By contrast, Michael Hofmann, a German to English translator, admits in this Guardian article that his translations are “more egotistical” than most since he’s supplying the words and, therefore, the resulting text is also about him. He goes on to say that translators should “avoid the obvious word, even if it is the literal equivalent”. I’m frankly surprised by an attitude that deliberately tries to find another way of phrasing an author’s words because, IMHO, it can lead to mistranslations. I might be wrong in my assumptions here, but if Kafka (one of the examples given in the article) had wanted to say “Was ist los mit mir?”, then I assume he would have done so. “Was ist mit mir geschehen” is a different slant, some outward thing has done something to me, whereas the former implies that something within has gone wrong.
Personally, although I’m not a literary translator and have no desire to become one, I don’t believe we translators should strive to be non-literal if the literal version is still English (or whatever language you are translating into), understandable and faithful to the original. You only need to stray from the text if a close rendition prevents flow and sounds unnatural. But, of course, it also depends on the type of text we’re working on and who the end user is. That’s why we can sometimes get it wrong if the client is expecting a style other that the one we can/do provide. But out of Ann Goldstein and Michael Hofmann, I know whose translations I’d rather read.
By far the worst thing I learned in June was that the majority of the people who voted in the UK EU referendum don’t feel the same way about Europe as I do. I am incredulous, devastated and extremely worried about the long-term ramifications of this unwise decision inflicted on us mostly by people that have had a knee-jerk reaction to immigration and politics as a whole and thought little about the bigger picture and the consequences of a leave vote.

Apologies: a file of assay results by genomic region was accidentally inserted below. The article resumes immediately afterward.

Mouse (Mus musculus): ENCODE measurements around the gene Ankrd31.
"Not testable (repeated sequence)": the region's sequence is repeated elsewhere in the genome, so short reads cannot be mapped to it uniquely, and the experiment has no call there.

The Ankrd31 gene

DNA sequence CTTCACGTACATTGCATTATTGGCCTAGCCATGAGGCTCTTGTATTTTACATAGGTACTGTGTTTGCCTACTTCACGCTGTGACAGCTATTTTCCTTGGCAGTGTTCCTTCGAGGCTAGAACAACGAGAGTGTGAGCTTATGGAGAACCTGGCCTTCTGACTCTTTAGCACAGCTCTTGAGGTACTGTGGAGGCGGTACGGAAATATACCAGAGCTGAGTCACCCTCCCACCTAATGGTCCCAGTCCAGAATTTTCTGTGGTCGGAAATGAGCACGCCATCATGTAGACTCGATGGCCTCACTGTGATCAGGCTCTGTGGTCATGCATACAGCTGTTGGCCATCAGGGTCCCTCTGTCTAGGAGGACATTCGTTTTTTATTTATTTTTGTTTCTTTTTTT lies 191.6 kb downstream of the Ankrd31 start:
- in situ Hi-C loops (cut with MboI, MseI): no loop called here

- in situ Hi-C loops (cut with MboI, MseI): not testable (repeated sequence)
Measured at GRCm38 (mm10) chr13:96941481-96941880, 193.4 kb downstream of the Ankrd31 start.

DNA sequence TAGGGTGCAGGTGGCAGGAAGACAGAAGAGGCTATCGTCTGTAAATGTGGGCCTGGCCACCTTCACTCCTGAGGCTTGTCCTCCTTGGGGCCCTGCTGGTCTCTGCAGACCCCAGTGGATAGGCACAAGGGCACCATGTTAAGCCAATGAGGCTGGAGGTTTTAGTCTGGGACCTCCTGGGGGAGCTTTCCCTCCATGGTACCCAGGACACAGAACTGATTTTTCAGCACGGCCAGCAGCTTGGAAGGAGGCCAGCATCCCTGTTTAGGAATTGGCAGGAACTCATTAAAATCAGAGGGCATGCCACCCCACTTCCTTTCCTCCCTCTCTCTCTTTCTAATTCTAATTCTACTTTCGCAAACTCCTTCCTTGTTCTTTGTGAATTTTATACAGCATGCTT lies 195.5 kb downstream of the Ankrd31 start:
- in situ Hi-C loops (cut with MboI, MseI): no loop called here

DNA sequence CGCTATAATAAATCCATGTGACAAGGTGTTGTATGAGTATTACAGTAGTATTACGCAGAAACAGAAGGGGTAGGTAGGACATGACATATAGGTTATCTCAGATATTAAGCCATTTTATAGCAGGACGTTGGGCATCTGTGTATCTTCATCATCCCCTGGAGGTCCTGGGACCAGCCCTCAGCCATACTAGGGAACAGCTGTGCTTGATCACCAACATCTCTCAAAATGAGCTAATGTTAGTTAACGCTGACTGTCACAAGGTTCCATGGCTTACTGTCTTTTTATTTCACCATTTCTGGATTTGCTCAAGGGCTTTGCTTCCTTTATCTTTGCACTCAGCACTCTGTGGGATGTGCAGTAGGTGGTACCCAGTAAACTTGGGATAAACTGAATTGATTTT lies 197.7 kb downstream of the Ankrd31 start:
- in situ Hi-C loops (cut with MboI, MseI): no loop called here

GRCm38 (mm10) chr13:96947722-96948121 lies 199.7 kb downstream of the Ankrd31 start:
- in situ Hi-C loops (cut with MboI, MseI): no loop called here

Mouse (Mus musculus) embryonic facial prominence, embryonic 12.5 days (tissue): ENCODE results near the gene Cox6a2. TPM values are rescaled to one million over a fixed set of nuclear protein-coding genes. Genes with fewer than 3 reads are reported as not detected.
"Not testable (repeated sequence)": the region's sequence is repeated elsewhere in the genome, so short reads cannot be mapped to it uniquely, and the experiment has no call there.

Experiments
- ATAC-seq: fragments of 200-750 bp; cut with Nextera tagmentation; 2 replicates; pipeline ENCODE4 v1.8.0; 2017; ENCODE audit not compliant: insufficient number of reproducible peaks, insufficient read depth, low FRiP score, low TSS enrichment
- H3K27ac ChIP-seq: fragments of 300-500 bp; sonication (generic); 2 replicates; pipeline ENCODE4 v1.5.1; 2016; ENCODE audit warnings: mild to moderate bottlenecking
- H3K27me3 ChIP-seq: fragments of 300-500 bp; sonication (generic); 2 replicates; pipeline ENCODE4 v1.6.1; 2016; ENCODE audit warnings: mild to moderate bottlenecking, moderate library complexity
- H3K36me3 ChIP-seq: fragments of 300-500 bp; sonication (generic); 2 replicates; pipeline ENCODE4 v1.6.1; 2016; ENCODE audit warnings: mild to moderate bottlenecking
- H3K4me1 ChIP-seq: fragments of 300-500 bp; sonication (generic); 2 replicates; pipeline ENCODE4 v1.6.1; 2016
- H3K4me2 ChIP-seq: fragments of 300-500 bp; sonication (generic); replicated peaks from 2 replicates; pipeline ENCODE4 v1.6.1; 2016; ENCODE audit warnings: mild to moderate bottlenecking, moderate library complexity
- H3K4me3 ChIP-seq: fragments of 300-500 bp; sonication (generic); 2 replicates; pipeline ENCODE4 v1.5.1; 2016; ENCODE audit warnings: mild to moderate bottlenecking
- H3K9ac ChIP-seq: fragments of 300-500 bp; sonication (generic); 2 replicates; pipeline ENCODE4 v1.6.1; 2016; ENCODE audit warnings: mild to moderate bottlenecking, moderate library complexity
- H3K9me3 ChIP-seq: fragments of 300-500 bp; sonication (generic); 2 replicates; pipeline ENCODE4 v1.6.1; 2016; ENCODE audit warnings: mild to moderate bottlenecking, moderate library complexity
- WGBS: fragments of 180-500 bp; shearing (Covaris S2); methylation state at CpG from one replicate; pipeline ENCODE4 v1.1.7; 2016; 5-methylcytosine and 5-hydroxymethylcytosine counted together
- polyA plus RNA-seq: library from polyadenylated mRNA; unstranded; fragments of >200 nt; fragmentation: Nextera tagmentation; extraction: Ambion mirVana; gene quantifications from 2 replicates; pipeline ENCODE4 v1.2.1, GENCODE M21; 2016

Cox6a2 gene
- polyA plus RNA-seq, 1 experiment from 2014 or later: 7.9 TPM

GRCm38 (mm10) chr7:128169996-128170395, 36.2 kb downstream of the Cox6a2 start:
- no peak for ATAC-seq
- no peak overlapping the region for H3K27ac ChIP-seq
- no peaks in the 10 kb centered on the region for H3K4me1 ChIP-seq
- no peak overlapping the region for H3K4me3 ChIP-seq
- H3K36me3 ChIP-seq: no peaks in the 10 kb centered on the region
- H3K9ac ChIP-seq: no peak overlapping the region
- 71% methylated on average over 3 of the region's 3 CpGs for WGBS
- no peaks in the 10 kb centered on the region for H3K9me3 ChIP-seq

I believe that as a planet we face grave environmental threats due to climate change, habitat destruction, overuse of pesticides and fertilisers and reckless energy choices (for example fracking), to name but a few, and that we need to tackle the resulting problems they cause (food and water scarcity, plummeting pollinator populations, pollution, migration, decimation of wildlife, and so on) together. Since we need more unity and compassion than divisions, I deeply regret our severing from Europe, and possibly Scotland and Northern Ireland as well. Now is not the time to think only of yourself when your actions can impact on the lives of people on the other side of the earth.
When I was growing up, my parents often repeated the proverb “charity begins at home” as an excuse to ignore others’ needs, especially when these others lived in far flung places they never visited and may never even have heard of. Today, with information at our fingertips online and awareness of the role we play in the world, it is deeply regrettable that the majority of the British people opted for a blinkered approach to our future.
If you enjoyed this post and would like to read more, you’ll find all the instalments listed on the Reflections & Resolutions page.